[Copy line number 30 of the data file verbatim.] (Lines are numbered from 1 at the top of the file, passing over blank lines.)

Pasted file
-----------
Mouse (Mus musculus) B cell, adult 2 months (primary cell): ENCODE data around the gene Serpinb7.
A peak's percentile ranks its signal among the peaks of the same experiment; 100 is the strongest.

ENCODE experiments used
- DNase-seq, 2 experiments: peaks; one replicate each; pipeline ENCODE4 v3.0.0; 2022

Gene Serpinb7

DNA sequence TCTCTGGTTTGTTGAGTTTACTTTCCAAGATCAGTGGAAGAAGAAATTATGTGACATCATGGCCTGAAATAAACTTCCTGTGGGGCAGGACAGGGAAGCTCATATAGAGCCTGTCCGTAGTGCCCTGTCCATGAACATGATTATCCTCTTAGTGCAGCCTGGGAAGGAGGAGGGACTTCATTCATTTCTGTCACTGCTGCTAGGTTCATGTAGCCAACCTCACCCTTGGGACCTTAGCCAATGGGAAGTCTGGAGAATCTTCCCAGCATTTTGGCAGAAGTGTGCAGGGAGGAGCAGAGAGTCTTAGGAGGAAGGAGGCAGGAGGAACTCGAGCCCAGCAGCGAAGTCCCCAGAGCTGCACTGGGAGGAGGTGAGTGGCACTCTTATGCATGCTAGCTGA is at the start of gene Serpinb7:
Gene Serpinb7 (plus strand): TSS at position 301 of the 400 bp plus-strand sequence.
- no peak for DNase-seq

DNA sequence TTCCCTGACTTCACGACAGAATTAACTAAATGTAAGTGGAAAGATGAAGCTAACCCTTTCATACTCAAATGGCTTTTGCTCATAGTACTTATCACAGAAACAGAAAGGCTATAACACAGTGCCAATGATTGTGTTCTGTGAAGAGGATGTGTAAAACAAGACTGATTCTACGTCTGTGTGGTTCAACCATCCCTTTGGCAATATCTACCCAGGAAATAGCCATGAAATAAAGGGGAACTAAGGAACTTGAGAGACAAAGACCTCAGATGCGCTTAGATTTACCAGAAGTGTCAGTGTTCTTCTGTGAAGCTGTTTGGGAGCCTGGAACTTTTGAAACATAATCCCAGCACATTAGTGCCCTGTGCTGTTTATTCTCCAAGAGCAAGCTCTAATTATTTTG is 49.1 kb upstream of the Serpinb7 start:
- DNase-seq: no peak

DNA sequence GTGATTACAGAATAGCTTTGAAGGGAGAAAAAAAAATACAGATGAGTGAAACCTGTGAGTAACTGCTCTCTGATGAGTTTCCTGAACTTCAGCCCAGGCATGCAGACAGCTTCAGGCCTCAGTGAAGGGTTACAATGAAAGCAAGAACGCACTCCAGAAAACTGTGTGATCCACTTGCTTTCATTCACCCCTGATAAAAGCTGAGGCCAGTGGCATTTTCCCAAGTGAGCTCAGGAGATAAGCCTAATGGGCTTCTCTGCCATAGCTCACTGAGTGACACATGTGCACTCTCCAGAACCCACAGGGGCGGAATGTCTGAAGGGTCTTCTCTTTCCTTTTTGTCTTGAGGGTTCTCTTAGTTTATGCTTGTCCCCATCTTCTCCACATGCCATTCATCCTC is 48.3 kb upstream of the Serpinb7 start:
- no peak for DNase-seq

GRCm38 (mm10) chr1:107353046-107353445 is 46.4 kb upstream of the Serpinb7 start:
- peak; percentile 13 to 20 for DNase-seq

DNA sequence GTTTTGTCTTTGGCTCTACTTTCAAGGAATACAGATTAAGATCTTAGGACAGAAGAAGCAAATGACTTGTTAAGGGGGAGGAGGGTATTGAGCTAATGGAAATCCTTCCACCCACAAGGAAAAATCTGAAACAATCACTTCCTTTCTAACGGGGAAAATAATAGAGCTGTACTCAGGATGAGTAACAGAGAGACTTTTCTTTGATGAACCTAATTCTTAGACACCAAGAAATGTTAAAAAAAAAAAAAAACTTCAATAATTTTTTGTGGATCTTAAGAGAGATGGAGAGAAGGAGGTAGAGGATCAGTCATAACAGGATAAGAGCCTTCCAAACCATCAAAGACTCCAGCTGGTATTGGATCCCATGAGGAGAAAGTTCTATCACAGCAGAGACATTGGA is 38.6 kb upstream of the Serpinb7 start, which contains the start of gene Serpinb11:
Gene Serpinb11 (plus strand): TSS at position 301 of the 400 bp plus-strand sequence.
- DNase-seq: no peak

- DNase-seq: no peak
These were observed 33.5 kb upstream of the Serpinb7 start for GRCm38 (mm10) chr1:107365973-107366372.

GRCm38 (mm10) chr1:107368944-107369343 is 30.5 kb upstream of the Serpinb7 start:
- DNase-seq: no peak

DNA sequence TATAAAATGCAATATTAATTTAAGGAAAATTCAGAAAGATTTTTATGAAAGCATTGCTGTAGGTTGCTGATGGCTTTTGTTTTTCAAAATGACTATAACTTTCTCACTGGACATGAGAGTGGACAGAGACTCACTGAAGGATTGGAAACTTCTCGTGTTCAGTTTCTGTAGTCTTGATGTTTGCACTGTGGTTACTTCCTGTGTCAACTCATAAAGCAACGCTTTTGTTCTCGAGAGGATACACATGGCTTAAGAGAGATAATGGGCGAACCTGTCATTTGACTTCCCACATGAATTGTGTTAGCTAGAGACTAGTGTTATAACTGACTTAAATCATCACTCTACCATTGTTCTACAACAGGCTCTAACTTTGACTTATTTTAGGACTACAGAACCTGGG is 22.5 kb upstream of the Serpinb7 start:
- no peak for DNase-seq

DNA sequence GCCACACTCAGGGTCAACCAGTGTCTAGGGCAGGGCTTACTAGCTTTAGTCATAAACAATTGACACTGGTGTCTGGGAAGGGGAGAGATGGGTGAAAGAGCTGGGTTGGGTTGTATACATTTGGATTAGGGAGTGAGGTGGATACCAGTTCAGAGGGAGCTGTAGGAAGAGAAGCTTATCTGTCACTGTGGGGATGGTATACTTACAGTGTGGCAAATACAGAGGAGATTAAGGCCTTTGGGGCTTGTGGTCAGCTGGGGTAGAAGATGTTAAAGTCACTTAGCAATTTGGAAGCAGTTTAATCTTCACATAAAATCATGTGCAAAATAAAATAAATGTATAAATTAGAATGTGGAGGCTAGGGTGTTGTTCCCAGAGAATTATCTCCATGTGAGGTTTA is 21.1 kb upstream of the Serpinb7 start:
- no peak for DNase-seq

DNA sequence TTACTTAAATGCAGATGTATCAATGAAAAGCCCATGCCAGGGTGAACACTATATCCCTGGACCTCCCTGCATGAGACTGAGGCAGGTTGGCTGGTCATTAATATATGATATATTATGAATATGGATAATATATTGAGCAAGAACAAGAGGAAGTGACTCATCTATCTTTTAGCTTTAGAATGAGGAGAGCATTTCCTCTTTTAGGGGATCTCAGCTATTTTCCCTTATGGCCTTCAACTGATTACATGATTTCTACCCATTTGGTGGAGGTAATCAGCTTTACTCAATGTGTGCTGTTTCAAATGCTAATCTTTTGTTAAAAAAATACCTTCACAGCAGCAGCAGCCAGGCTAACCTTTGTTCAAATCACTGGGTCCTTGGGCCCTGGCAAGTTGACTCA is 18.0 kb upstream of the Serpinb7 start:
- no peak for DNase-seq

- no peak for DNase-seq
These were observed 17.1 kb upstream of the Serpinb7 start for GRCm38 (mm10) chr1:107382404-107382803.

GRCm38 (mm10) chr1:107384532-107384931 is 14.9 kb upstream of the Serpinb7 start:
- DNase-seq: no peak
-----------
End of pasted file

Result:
GRCm38 (mm10) chr1:107384532-107384931 is 14.9 kb upstream of the Serpinb7 start: